Dusan told me a while ago never to let anything here touch me too much, but I don’t think that’s really possible. The thing is, seeing women with brilliant smiles, laughter and kindnesswho are hurting and unable to look me in the eyes does touch me. And not being able to really help them touches me more. There are days when I truly feel like a piece of this quilted country; I’m made more vibrant by the beauty of the pieces around me. And then there are days when I move through villages, over the patchwork mountains, through people’s homes, and I see and feel nothing. I interact with people as if there is a foggy window between us. It becomes harder to keep my heart open and I become more and more afraid of how it’s going to hurt to keep it open.
But then I remember that I’m being hurt by stories of things people have actually experienced and the dark, thudding hurt I feel becomes nothing compared to the depth of what they must live with for the rest of their lives.
There’s an area near Butembo that’s referred to as Graben. It’s a valley that’s a monster in a closet I can’t open, but one which many Congolese women have seen. It’s over-run with governmental soldiers and, allegedly, ADF-NALU rebels from Uganda. In Isale-Bhulambo, a village repeatedly attacked by the governmental battalion stationed there, many of the women and girls have also been attacked in Graben. It’s an area of fields for cultivation. Women walk to their fields and stay for several days before bringing their goods home, but recently, the women in the area have had to abandon their fields.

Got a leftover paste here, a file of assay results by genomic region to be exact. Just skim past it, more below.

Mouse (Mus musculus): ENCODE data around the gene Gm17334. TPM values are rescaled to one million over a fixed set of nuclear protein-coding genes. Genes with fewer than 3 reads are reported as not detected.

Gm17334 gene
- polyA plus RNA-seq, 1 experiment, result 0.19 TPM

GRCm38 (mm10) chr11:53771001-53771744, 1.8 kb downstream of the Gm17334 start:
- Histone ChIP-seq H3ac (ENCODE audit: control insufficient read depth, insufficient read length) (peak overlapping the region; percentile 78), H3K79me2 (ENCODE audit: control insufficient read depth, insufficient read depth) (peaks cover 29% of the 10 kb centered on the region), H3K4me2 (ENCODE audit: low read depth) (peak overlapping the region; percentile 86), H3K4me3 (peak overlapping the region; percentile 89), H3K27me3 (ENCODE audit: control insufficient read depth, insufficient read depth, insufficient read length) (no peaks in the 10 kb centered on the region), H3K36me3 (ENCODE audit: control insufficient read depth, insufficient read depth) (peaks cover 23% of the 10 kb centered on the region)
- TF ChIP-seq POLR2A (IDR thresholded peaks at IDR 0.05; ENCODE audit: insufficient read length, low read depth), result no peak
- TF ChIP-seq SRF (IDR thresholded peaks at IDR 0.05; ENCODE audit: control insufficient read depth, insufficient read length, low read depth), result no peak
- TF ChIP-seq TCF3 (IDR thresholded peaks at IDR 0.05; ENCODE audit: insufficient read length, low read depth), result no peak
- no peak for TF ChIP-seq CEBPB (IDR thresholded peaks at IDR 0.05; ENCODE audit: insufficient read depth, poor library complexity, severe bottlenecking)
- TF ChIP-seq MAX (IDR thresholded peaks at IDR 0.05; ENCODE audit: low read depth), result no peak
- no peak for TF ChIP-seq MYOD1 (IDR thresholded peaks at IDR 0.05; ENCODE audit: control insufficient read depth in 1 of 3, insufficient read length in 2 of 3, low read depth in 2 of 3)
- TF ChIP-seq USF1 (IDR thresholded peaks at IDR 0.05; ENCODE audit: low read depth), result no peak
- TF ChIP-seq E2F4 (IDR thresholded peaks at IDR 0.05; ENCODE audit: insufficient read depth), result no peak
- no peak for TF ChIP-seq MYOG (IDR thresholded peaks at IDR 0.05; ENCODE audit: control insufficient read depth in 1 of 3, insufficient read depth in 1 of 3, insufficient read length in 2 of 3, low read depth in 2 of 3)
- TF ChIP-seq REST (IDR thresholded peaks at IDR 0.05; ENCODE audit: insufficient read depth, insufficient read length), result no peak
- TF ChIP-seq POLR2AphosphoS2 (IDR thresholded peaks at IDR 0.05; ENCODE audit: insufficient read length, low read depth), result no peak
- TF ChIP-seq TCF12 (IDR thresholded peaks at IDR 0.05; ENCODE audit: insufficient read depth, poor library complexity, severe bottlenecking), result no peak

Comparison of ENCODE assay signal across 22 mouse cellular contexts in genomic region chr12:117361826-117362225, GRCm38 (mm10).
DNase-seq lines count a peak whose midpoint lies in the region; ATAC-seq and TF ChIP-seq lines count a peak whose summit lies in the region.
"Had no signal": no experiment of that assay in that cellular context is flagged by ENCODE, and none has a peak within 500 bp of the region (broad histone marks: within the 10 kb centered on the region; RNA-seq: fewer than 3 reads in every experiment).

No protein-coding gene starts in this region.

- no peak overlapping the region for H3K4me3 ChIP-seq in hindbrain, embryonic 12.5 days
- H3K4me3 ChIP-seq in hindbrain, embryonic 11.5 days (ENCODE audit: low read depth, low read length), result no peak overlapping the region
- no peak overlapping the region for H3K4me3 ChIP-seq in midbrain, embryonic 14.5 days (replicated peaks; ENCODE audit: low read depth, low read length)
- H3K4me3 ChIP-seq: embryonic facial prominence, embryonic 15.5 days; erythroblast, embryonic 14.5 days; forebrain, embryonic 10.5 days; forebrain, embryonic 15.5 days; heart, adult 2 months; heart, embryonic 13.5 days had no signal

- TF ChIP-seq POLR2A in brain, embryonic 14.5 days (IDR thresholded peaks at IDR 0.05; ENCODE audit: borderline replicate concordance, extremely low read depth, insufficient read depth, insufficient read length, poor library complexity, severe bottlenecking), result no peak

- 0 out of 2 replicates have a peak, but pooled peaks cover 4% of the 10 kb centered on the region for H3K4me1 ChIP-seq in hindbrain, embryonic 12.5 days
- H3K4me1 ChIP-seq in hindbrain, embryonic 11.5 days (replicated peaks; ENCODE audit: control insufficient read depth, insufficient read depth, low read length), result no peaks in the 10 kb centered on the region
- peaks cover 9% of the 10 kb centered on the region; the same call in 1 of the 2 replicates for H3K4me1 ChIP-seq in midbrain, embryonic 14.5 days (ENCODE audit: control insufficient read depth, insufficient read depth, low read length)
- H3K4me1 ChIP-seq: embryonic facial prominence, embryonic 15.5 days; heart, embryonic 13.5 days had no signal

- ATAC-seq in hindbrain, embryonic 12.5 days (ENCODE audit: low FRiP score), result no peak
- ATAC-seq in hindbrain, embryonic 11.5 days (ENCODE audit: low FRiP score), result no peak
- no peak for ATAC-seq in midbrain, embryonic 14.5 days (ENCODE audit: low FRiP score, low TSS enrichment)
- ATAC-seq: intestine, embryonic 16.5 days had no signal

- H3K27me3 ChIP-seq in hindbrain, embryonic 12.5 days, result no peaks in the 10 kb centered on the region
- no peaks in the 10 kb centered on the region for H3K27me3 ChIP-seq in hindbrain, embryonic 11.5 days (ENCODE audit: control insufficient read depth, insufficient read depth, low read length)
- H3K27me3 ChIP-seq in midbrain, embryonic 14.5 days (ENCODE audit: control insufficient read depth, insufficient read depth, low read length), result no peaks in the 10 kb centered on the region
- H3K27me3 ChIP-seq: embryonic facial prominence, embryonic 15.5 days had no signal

-There are 27 survivors of rape in Katolu near Graben and we brought in 11 to get treatment at FEPSI, but we haven’t been able to help the others, says my colleague Urbain. We sent out some supplies for petite-commerce but it wasn’t enough to help all of the women.